(7.)  Where a person is under commitment upon a charge for an indictable offence triable before the Supreme Court, the Attorney-General, or a person appointed by the Attorney-General in that behalf, may decline to proceed further in the prosecution and, if the accused person is in custody, may, by warrant under his hand, direct the discharge of the accused person from custody, and the accused person shall be discharged accordingly.

Interest on judgments.

52.   Except as provided in any law in force in the Territory, a judgment debt carries interest at the rate of Five pounds per centum per annum, or at such other rate as is fixed by Rules of Court, from the date as of which the judgment is entered.

Duty of receiver and manager.

53.   When, in a matter pending in the Supreme Court, a receiver or manager appointed by the Court is in possession of any property, the receiver or manager shall manage and deal with the property according to the requirements of the laws of the State or part of the Commonwealth in which the property is situated, in the manner in which the owner or possessor of the property would be bound to do if in possession of the property.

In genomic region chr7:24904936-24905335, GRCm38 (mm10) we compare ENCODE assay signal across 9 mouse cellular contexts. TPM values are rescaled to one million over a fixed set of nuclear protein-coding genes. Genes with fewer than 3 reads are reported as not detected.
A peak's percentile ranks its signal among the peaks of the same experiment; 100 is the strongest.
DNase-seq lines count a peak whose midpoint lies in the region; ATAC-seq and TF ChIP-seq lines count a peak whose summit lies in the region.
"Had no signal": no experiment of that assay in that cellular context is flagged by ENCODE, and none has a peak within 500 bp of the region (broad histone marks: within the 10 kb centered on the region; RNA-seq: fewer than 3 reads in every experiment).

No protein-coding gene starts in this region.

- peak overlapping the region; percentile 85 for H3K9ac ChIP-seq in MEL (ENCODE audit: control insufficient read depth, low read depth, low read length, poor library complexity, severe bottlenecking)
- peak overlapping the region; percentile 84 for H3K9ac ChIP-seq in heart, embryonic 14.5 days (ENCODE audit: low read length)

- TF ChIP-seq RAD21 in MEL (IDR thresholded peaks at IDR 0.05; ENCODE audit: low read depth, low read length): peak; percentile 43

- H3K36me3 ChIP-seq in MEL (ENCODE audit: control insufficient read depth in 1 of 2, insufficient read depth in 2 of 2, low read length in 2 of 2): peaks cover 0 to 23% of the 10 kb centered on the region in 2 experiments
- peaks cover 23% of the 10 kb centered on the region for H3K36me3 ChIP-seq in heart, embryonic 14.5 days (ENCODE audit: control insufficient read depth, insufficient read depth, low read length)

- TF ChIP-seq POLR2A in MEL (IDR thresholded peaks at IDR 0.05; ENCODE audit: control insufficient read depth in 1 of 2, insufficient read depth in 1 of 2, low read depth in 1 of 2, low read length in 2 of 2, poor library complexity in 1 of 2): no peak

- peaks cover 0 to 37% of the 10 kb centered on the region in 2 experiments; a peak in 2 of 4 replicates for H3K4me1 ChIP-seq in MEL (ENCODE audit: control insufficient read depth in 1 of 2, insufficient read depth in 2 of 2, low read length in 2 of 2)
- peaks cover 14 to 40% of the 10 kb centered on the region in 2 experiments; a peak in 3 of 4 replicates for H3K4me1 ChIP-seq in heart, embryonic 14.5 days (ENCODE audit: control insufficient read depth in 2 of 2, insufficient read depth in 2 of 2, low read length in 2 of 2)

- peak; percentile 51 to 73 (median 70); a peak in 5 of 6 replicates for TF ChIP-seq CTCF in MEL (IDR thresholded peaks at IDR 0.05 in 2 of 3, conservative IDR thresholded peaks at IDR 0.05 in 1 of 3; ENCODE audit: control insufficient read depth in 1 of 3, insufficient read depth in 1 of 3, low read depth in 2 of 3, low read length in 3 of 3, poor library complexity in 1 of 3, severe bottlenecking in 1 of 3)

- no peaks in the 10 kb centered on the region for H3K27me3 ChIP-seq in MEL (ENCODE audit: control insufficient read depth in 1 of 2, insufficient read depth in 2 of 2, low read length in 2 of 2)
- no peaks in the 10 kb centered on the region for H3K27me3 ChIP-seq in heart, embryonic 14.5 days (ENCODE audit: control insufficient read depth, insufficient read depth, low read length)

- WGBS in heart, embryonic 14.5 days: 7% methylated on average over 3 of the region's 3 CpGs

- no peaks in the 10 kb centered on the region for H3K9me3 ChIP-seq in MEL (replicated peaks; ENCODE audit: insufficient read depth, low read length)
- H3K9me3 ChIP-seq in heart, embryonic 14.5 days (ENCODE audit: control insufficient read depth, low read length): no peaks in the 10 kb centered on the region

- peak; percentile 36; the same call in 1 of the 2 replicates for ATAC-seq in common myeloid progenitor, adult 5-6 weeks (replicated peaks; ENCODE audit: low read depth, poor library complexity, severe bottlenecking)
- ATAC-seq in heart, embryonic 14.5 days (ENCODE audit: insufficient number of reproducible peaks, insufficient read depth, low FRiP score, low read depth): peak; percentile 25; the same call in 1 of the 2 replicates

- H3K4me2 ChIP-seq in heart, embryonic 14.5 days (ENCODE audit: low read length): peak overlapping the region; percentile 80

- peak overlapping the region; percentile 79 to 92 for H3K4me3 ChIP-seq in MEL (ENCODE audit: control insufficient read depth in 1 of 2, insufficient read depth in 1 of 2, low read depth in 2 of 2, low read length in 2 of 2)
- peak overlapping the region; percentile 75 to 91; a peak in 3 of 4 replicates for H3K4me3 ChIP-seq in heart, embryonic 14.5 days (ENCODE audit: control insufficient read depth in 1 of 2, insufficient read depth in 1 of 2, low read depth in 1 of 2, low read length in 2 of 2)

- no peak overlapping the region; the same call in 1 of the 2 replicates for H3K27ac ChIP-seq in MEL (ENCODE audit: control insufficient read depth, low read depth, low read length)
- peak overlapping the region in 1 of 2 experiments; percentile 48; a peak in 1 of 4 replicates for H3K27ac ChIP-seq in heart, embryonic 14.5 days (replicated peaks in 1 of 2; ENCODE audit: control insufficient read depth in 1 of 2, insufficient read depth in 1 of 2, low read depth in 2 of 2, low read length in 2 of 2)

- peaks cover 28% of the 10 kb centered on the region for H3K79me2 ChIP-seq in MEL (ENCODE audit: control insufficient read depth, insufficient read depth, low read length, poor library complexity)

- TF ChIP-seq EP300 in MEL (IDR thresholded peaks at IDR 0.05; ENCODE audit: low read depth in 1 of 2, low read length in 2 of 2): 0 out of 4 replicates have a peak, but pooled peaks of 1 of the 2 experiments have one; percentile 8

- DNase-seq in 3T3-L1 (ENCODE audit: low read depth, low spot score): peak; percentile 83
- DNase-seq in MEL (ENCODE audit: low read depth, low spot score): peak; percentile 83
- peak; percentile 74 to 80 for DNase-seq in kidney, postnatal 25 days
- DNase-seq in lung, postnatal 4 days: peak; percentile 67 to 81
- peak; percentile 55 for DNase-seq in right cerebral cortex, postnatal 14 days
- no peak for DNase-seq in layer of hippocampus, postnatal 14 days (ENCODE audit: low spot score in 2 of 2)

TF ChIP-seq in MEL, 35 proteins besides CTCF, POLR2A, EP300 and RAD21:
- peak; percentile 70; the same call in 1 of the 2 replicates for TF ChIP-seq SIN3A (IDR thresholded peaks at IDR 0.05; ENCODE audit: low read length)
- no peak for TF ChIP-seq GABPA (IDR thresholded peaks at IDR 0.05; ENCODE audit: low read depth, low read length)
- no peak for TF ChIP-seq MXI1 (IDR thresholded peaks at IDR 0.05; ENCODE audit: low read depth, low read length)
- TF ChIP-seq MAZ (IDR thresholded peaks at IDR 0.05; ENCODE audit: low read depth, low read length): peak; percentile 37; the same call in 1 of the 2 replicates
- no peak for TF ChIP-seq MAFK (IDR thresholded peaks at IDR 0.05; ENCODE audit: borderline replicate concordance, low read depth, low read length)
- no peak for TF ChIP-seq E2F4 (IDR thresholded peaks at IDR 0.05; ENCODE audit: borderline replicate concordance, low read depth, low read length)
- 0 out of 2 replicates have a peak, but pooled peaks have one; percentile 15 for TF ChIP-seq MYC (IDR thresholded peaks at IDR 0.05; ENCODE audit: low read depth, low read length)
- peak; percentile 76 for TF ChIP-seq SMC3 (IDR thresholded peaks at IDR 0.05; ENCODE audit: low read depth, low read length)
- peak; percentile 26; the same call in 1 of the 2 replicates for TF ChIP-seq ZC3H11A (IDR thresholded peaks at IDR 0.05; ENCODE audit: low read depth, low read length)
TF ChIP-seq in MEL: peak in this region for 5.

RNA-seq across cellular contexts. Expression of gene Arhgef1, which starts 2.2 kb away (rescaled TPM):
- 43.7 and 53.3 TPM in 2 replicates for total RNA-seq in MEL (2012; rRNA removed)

Liability and protection of receivers and managers.

54.   A receiver or manager appointed by the Supreme Court in respect of any property may, without the previous leave of the Court, be sued in respect of any act or transaction of his in carrying on the business connected with the property.

Rules of court.

55.—(1.)   The senior Judge may make Rules of Court, not inconsistent with this or any other Act or any Ordinance, for regulating and prescribing the practice and procedure to be followed in the Supreme Court (including the practice and procedure to be followed in the offices of the Court) and for regulating and prescribing all matters and things incidental to or relating to any such practice and procedure, or necessary or convenient to be prescribed for the conduct of any business of the Supreme Court.